We all have issues we care about and public policy that's in some ways just as important today as it was yesterday, but the balancing act of trying to keep a meeting on the books when some businesses are closing their doors, and people are losing their jobs and governments are trying to figure out how to legally get things done and keep people safe at the same time... well, lets just say we're all getting an unusual lesson in juggling the urgent AND the important.
In past legislative sessions I've joked about the constant status of Hurry Up and Wait, but man, this is a whole new level. The herky-jerky speeding up and slamming on the brakes at all levels of government is giving us a different kind of motion sickness. In governments' defense, it's not the driver to blame - this car has some majorly unexpected problems, and staying on course is a victory in itself.
At SPACC we've used this unexpected opportunity to get real clarity on what we do, and how we can keep doing it. At the very core of our chamber - YOUR chamber - is creating connections that count. And we're using every opportunity and tool available to us to make sure you stay connected. Webinars. Zoom meetings. Notes from conference calls. Daily briefing emails. We're certainly not perfect and we're learning lessons along with you, but we're doing everything we can think of. If you have other suggestions please don't hesitate to speak up.
So.. thank you for the work you're doing to keep everybody safe, no matter how personally painful it is turning out to be. Thank you for hanging in there with us when the technology goofs. Thank you for letting us know how we can best serve you. Thank you for continuing to be a partner in the work.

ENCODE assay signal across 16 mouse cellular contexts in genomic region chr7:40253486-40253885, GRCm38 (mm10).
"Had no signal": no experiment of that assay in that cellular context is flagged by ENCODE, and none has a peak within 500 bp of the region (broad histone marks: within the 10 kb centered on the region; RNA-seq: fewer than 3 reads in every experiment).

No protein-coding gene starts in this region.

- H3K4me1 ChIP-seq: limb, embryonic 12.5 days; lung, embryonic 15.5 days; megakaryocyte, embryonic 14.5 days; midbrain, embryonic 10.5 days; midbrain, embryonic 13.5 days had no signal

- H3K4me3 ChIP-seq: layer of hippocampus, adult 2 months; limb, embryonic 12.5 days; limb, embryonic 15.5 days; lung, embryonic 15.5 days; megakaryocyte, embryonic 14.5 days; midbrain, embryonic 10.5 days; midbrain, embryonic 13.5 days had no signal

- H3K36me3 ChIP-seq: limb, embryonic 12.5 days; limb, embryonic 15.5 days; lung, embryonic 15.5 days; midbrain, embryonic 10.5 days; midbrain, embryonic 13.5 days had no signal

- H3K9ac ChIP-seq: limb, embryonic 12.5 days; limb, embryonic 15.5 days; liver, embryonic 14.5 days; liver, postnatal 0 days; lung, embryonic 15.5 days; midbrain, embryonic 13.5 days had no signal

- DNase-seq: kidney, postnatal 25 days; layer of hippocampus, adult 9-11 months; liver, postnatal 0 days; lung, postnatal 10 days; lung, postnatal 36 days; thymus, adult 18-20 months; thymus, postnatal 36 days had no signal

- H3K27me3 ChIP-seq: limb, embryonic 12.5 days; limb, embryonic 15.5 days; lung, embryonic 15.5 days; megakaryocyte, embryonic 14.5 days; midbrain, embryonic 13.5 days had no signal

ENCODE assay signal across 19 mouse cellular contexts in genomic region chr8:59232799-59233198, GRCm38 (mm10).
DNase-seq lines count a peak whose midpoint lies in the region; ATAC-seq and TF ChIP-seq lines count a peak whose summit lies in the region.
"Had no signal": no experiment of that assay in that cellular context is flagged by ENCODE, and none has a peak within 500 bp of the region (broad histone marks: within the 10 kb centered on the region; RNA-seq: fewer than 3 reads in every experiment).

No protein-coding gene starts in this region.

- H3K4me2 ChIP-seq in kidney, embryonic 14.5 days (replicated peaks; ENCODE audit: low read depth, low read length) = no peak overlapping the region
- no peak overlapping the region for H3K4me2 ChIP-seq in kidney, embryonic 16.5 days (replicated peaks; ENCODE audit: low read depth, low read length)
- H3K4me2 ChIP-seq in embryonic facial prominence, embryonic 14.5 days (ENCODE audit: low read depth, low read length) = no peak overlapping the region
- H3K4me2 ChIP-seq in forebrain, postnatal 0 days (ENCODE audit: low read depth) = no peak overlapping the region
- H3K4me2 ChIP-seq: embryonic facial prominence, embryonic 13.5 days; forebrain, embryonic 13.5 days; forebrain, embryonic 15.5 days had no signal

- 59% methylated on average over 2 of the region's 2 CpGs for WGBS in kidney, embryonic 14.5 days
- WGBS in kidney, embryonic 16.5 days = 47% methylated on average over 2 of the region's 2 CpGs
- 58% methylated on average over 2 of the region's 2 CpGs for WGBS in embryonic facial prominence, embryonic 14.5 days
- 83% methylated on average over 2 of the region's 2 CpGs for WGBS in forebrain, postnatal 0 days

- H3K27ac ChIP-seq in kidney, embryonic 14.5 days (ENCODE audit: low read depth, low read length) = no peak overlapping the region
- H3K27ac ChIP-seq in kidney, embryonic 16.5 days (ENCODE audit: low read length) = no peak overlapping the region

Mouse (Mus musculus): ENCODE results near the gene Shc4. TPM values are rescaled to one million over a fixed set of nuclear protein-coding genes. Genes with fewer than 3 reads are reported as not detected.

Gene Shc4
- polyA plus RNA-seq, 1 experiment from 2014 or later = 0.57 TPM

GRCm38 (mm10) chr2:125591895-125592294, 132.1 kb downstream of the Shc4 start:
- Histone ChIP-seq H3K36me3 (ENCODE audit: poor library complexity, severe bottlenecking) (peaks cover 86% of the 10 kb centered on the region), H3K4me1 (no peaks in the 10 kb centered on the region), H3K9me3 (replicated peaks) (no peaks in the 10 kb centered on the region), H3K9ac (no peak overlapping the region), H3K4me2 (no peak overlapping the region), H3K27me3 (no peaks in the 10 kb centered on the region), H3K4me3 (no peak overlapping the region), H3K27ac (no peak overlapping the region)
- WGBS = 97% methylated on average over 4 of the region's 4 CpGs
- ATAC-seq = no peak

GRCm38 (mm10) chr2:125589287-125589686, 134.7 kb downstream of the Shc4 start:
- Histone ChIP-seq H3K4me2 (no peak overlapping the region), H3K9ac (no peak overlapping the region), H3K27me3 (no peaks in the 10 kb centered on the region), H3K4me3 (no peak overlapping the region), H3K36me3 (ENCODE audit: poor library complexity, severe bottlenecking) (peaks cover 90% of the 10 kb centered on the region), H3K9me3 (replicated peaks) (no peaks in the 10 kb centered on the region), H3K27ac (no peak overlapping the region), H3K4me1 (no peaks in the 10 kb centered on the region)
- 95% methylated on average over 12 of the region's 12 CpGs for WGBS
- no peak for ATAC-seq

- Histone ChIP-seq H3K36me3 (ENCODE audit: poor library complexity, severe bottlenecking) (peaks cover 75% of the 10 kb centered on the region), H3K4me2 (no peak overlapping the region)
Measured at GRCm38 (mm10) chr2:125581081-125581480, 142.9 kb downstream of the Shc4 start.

We don't quite know what's next or how things will look when we get there, but we do know we have to get there together.
Director of Public Affairs
Follow me on Twitter @Shannon_SPACC
Greetings and happy Thursday. May I start with a moment of levity: I just read about another Chamber in Kansas that has named their networking e-sessions POSH: “pants optional social hour”…. Lol. You can’t make this stuff up.
Next week we will update our situation report schedule to M-W-F, focusing each day on a specific business type and detailing resources applicable to you.
Because, in the sheer volume of information, we are missing things. For example, did you realize that the CARES Act (which was signed into law last Friday) states that “the SBA will cover all loan payments on SBA 504 loans, including principal, interest, and fees, for six months”? This is true for any SBA 504 borrower that is in ‘regular servicing’ (for borrowers currently in deferral, the debt relief starts after the deferment period). The law also says this relief will be available to new borrowers who take out SBA 504 loans between March 27 and September 26, 2020. The debt relief started with the April payment and continues through the September payment. Borrowers do not need to do anything to take advantage of this debt relief, it will happen automatically.
Generally speaking, how are we doing in accessing the funds we understand are available to us? Regarding the Payroll Protection Plan, as I speak to the larger lenders, they are gearing up to be ready to go live tomorrow. But they may still have to push into next week. The Treasury is assuring us that the fund will not go dry, but I can imagine $350 billion could be committed quickly, forcing Congress to approve a second fund. Time will tell.